ABC Fire Extinguishers are very versatile and therefore a very common choice. They are often the ideal choice being that they are able to put out many different types of fires.


They use monoammonium phosphate which is a dry chemical that is able to quickly put out the fire. This is a pale yellow powder that is able to put out all three classes of fire; Class A for general garbage, wood and paper, Class B for flammable liquids and gases, and Class C for powered electrical items. The dry chemical smothers the fire.


Note that it does leave a powder residue once the fire has been put. So, if you have expensive equipment that could be damaged by such powders, there are alternative options available which leave little or no residue. We would be happy to discuss your needs.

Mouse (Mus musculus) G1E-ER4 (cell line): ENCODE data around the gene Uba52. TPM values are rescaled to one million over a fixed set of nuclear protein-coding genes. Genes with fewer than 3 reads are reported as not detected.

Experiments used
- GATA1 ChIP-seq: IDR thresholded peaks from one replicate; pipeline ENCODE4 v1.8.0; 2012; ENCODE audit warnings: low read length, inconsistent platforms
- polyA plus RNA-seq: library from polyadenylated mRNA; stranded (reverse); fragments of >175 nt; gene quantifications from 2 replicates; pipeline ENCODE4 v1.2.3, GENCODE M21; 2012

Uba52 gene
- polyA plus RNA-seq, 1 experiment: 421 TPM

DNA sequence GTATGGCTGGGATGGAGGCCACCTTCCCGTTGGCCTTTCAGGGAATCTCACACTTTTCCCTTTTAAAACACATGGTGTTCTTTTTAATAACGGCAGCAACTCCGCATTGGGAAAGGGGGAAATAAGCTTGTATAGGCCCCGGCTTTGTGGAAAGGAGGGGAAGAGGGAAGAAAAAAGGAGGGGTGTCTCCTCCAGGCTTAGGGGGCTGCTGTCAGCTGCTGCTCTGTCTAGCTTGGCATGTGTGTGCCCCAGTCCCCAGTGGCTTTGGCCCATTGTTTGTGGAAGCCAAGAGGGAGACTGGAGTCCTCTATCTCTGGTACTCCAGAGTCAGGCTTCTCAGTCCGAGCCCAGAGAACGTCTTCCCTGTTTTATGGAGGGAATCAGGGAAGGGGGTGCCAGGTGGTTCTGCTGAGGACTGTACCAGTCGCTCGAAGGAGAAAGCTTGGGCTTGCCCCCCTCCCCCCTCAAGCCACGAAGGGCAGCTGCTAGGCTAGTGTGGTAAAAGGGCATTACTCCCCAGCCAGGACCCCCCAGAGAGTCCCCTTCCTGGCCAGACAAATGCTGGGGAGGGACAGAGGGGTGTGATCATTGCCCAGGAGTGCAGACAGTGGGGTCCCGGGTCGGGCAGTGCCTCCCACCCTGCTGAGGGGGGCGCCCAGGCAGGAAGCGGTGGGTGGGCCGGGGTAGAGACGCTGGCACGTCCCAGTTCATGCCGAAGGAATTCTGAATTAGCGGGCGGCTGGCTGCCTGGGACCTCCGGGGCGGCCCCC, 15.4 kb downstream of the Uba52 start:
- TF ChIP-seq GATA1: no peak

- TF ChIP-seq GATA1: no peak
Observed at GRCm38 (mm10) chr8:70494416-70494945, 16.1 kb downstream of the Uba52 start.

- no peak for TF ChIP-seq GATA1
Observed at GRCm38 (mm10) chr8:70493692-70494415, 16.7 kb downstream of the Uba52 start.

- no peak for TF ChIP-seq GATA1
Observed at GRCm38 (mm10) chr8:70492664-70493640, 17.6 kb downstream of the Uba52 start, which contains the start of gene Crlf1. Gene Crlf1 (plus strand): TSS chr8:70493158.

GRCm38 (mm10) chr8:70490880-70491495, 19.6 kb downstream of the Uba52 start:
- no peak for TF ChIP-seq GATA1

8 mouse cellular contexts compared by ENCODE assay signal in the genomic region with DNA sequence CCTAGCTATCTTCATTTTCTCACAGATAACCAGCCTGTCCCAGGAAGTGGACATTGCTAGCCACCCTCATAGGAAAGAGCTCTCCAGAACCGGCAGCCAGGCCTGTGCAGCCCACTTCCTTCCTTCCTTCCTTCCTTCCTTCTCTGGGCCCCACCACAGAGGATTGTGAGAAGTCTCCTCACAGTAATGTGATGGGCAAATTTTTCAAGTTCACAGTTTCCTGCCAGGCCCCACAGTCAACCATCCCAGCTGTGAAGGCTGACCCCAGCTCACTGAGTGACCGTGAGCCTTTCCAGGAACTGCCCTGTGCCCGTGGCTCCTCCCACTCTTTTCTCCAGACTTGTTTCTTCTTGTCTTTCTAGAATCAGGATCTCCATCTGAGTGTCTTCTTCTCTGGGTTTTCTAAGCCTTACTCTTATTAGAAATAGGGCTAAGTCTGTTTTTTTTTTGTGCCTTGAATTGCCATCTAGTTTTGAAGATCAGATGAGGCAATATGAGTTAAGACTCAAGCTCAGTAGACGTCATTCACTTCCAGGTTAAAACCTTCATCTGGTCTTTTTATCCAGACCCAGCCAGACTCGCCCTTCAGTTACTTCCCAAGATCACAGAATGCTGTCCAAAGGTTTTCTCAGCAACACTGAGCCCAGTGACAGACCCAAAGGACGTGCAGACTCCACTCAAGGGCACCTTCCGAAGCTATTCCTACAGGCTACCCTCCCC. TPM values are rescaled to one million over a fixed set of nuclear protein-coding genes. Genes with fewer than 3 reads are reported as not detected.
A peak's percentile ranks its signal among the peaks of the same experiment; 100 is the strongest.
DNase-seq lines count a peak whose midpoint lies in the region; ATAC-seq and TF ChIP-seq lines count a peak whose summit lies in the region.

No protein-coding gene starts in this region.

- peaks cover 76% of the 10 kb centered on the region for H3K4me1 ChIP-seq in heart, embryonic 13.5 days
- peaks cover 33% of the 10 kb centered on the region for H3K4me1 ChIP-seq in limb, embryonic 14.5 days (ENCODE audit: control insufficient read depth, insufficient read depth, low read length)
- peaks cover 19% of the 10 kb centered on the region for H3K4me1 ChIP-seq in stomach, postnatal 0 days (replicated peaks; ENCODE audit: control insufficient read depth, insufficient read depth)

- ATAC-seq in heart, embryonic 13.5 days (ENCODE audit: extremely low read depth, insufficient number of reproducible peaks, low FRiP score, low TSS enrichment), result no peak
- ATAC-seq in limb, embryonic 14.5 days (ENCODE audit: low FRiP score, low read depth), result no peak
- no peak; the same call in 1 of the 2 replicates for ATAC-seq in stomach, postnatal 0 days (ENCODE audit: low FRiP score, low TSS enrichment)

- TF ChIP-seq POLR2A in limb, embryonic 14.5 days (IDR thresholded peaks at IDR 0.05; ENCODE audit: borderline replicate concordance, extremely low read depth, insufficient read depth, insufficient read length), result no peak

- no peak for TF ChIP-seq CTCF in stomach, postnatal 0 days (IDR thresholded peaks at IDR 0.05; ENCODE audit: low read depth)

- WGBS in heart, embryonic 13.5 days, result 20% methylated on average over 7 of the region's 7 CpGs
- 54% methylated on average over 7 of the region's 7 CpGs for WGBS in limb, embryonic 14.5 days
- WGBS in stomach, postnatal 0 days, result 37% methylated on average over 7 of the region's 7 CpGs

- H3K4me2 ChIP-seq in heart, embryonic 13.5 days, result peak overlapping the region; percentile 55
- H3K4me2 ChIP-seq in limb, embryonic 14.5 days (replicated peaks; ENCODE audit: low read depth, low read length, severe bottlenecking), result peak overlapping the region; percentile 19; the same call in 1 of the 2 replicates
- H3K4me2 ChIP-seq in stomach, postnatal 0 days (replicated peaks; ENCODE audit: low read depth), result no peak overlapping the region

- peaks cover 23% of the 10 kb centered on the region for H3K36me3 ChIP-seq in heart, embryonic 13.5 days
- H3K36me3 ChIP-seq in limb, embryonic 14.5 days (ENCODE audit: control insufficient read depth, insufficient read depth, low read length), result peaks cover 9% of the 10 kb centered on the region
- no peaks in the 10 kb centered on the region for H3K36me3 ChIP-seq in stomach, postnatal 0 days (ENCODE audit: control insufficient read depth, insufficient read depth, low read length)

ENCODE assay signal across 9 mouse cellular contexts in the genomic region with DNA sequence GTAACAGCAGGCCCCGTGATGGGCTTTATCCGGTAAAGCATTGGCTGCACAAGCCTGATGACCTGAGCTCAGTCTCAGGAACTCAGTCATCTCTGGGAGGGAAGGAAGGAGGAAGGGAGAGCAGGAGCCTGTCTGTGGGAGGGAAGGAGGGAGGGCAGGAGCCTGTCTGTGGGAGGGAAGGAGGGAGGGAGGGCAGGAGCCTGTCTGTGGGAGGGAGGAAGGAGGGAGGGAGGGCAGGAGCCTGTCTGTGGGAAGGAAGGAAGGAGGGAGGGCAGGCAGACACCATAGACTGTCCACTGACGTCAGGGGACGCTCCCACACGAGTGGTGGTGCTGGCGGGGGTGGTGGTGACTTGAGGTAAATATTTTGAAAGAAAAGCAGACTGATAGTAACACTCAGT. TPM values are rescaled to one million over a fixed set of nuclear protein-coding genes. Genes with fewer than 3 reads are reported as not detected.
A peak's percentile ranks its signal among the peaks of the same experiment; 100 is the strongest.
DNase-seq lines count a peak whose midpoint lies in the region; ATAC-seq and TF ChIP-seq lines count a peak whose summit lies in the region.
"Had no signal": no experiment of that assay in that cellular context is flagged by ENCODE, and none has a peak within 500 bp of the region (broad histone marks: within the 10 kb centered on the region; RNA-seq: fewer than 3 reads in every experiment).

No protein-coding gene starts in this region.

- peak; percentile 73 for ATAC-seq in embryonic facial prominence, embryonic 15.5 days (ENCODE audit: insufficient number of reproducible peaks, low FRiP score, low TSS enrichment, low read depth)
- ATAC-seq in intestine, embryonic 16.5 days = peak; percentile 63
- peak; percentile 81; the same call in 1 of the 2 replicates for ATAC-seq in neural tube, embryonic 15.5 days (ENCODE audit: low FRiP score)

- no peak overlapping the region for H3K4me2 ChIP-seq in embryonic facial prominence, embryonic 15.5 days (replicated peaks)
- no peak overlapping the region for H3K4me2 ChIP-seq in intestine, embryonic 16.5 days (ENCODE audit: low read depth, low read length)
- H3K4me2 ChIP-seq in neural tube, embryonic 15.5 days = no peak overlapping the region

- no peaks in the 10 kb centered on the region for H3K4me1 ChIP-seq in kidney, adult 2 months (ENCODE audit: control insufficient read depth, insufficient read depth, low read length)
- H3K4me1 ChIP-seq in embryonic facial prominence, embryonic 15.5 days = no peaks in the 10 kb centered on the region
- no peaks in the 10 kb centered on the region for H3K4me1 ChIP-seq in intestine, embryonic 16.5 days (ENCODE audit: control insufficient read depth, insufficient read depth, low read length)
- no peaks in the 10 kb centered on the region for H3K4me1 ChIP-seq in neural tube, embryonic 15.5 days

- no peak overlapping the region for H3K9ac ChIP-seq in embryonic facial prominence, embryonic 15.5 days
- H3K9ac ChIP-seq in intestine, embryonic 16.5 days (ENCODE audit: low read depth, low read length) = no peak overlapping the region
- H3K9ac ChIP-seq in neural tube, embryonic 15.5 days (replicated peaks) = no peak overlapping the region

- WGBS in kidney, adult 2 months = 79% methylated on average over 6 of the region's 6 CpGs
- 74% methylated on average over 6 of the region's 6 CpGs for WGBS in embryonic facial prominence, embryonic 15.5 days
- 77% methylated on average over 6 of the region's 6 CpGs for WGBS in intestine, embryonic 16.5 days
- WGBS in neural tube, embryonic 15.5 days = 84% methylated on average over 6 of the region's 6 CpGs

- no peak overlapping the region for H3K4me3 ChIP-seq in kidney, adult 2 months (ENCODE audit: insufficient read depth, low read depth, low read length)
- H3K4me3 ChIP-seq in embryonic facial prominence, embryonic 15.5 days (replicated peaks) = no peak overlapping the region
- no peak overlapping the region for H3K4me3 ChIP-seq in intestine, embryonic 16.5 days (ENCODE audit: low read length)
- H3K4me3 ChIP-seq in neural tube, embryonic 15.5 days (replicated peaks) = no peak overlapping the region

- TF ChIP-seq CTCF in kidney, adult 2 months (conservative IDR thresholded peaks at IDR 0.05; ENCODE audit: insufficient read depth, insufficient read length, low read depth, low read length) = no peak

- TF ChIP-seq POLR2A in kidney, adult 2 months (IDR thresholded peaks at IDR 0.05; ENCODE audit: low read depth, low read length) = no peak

What the A B C ratings mean on ABC Fire Extinguishers



Fire extinguishers with a Class A rating are effective against fires involving paper, wood, textiles, and plastics. The primary chemical used to fight these fires is monoammonium phosphate, because of its ability to smother fires in these types of materials.


Fire extinguishers with a Class B rating are effective against flammable liquid fires. These can be fires where cooking liquids, oil, gasoline, kerosene, or paint have become ignited. Two commonly used chemicals are effective in fighting these types of fires. Monoammonium phosphate effectively smothers the fire, while sodium bicarbonate induces a chemical reaction which extinguishes the fire.


Fire extinguishers with a Class C rating are suitable for fires in “live” electrical equipment. Both monoammonium phosphate and sodium bicarbonate are commonly used to fight this type of fire because of their nonconductive properties.

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